We’ve all been there. We’ve all seen family get togethers go wrong. The key is whether or not you’re going to let it get to you.

Simple and Powerful

I’ve recently realized that in the process of blogging, I’ve had to revisit the purpose and title of said blog. One of the things that hit me was that everyone manages stress differently, and some of you may not even have an effective way to manage your stressors.

So as a result, I’ve decided to throw a few stress management pointers out there. This may seem a bit redundant, but if you don’t know what you need to do to relax, stress can seem overwhelming at times. So here’s some basic stuff that has worked for me and for the awesome people u’ve worked with.

1. Take Deep Breaths. This sounds so lame, and yet its probably the most powerful technique you could use. By taking a moment to put the stressor out of your mind and take some deep breaths, and I’m talkin’ really deep here, you tell your body to be at a state of relaxation. Your body can’t be stressed an relaxed at the same time. By breathing deeply you give your heart the oxygen it needs to slow down your heart rate. This can reduce your chances of an Anxiety Attack.

2. Exercise. This is yet another no brainer, but you’d be surprised how many people know this, and make excuses as to why they can’t or won’t exercise. 5-15 minutes of exercise can help with both anxiety an depression, and more than that its natural.

3. Find a Creative Hobby. Doing something creative, social and constructive can have some really positive effects on you. I had one client who picked up a creative hobby, and as a result, gained not only relaxation, but assertiveness as well. Getting you thinking in a creative way can not only distract you away from the stress inducing problem, but it can also get you problem solving as well.

Those are just 3 of many ways you can manage stress in a positive way. They seem simple, but Tony Robbins once said that the definition of profound knowledge is knowledge that is simple and yet powerful. You probably know that these can help, but maybe you haven’t applied them before. What about you? Do you have something better or different?

Why Coaching Rules and Counseling Drools(?)

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As Bob Dylan used to say, “and the times they are a changin’!” The climate is changing (no matter what your perspective is on who’s fault it is), the economy is changing (or is stagnantly bad, depending on your perspective), and in many respects, we seem to need to constantly be in tune with how times change.

Let’s face it, if you want to get a job now, you have to work substantially harder now than you used to in order to get it. Raising children is different than it used to be and seems to get more difficult. Technology seems to change rapidly, and despite our economic state we seem to continue to be obsessed with what’s next with regard to technology.

You know what else has changed? The desire for therapists to stay in the Mental Health profession.

A lot of therapists are ditching their previous career in exchange for the lucrative profession of “Coaching”. And why wouldn’t they?! After all, being a coach means you join the likes of Tony Robbins, Larry Winget and other “success coaches”. You can charge what you want, say what you want, work with whoever you want. Your previous counseling niche can be your “coaching specialty” and you can work with people who are “less crazy.”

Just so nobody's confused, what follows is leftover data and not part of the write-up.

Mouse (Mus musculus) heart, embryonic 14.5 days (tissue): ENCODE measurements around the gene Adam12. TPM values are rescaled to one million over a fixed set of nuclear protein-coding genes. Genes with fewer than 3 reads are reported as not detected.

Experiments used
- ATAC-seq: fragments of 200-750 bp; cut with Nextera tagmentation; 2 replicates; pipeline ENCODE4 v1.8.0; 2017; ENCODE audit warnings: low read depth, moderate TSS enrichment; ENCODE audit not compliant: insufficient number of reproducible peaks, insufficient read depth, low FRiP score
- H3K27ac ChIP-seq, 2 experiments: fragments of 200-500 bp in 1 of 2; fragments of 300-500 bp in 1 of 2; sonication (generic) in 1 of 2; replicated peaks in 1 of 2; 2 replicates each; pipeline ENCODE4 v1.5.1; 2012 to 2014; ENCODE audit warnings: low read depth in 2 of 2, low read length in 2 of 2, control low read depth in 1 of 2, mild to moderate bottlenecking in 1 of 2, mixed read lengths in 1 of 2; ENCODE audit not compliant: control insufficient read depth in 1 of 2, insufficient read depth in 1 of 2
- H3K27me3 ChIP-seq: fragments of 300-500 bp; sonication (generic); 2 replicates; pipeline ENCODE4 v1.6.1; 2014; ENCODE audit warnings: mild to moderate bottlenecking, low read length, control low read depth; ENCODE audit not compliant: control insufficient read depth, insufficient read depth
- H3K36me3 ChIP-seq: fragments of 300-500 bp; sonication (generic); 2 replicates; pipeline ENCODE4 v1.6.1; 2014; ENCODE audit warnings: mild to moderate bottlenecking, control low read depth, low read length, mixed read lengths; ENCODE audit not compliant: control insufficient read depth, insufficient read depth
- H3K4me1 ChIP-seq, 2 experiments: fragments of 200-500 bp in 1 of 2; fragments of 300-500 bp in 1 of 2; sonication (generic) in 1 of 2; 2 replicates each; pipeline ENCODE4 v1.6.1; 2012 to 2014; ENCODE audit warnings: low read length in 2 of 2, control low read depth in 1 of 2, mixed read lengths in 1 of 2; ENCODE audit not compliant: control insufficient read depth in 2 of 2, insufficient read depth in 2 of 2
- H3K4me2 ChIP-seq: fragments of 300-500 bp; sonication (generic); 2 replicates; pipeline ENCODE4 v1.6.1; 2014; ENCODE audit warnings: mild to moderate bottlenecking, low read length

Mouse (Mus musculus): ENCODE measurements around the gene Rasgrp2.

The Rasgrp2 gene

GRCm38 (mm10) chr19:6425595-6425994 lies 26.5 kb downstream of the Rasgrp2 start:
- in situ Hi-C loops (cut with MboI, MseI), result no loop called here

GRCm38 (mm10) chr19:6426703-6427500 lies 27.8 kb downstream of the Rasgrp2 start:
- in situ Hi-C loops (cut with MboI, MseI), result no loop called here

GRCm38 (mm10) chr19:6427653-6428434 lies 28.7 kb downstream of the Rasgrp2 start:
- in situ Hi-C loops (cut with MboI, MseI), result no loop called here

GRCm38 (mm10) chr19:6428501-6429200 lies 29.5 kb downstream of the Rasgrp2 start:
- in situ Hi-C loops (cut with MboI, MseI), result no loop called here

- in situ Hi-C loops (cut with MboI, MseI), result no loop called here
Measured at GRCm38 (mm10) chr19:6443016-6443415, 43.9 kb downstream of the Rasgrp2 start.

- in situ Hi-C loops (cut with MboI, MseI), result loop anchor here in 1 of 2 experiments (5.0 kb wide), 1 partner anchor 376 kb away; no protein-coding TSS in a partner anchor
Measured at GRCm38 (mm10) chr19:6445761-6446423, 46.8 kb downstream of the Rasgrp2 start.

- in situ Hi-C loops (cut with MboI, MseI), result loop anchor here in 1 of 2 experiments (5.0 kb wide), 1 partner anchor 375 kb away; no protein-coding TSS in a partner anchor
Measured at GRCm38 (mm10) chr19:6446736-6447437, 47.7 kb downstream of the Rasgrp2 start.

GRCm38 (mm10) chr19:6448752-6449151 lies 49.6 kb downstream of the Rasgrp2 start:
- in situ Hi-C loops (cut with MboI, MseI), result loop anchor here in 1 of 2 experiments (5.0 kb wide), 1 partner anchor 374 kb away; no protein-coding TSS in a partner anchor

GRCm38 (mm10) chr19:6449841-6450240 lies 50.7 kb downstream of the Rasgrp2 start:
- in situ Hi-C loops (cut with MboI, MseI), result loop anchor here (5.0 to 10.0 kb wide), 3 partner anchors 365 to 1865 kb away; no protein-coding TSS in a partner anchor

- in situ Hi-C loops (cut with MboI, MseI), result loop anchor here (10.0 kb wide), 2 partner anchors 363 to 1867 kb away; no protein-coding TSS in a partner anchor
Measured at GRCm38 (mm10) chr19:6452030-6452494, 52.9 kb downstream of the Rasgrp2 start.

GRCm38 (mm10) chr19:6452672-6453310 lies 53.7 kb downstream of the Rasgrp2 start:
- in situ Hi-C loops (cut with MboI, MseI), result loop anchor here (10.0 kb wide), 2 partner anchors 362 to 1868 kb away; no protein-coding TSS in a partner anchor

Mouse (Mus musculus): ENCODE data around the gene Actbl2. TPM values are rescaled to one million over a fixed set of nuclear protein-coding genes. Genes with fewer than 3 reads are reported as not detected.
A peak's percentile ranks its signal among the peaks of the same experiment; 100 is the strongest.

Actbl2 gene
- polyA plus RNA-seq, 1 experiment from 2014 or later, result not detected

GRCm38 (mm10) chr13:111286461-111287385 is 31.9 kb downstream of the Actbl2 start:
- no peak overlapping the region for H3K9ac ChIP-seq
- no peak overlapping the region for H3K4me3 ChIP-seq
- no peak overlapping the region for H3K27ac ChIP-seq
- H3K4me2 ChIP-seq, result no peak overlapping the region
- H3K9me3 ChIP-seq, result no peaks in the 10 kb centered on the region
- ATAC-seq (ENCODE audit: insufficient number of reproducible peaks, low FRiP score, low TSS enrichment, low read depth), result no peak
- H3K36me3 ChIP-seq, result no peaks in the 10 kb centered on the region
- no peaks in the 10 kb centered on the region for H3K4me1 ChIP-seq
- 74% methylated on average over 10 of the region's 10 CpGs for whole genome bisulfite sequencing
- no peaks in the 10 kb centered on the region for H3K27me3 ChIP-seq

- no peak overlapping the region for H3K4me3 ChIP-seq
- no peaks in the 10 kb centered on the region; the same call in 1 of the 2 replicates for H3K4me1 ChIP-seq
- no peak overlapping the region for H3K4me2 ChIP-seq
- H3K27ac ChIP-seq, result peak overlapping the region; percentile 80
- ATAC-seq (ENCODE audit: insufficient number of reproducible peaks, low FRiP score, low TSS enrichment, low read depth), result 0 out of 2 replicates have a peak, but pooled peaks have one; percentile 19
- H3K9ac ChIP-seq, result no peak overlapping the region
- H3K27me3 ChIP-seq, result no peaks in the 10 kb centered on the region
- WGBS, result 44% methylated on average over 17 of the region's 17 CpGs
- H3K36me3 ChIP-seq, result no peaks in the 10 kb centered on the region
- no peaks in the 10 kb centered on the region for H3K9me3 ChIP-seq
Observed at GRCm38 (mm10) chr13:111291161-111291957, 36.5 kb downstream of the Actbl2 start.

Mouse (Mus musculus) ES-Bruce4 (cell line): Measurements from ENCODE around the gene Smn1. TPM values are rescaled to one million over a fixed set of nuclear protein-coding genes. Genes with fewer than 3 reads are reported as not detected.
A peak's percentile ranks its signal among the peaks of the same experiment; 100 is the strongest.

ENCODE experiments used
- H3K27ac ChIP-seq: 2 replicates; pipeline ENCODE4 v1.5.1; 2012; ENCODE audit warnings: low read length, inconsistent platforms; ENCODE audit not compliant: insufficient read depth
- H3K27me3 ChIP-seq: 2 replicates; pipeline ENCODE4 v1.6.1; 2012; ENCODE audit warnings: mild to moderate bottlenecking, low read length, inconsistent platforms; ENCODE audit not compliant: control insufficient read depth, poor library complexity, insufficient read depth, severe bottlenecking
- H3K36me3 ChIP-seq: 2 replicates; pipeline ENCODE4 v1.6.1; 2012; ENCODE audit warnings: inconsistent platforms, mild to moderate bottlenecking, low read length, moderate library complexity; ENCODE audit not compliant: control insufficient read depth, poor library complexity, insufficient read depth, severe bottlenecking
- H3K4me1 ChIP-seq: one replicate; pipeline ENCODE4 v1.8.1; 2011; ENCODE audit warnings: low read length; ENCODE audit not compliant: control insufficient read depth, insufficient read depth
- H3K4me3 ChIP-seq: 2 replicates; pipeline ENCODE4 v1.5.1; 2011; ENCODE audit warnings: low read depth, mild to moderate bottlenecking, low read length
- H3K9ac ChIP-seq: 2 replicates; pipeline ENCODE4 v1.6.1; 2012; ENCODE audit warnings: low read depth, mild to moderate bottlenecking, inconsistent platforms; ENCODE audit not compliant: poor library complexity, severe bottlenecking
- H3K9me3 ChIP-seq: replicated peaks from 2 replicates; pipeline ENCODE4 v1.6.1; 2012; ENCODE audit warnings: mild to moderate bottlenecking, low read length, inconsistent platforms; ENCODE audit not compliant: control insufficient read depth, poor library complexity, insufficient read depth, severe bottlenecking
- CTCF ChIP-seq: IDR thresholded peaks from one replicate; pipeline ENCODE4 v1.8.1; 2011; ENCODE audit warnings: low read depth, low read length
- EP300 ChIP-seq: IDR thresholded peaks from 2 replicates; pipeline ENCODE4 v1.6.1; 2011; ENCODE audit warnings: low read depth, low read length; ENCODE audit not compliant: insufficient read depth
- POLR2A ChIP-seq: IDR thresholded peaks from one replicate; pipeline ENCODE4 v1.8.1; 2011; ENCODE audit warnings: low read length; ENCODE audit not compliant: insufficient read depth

By the way, every time I use quotes, just picture me doing finger quotes. Its much funnier that way.

Who wouldn’t want this job? Especially as therapists, working with people who are considerably healthier than most counseling clientelle seems really sexy. Not having to worry about insurance companies, and jet-setting across the country and around the globe to speak with hundreds of people seems like a really great idea.

There’s just one problem with that.

Anyone can be a coach. Anyone.

Hell, I’m a coach. My name’s coach Jim, and welcome to my coaching website! You don’t need to be certified and if you have good life experience, you can pretty much work with people. Whereas therapists have to go through 7 years of school, 3 years of additional work before you’re licensed, and then continued maintenance of that licensure in order to keep it in check.

I’m not knocking the coaching profession at all, as I think there is real value in the coaching process. My big issue is with therapists converting to coaches because its “quicker, easier and more seductive.”

So what’s the big deal? How does this affect you? Well it certainly doesn’t help if you are looking to get treated for Anxiety or Adjustment Disorder, ADHD or Depression.  But those are those really bad mental illnesses aren’t they?

So what’s the point? The point is that I got into the counseling gig because I wanted to help people. If I got into the coaching profession, I’d still be interested in helping people, and would probably use much of the same, if not exactly the same methods I use when I work with people. How is that possible? Because instead of doing the “And how do you feel about that?” gig, or the “tell me about your mother” gig, I do the, “how the heck can I get you feeling better and living better as soon as possible” sort of gig, and I do that now, with my counseling clients.

In case you didn’t know, this is a coaching approach, and not a counseling approach. 

This isn’t just about me. This is about you. Would you feel more comfortable going to a therapist/counselor? Or is it more hip and cool to go to a “success coach” or a “stress management coach”?  I think its important to understand this, because if the times truly are changing, and people are feeling less comfortable admitting that they need a “counseling”, then perhaps a change of a different kind is in order.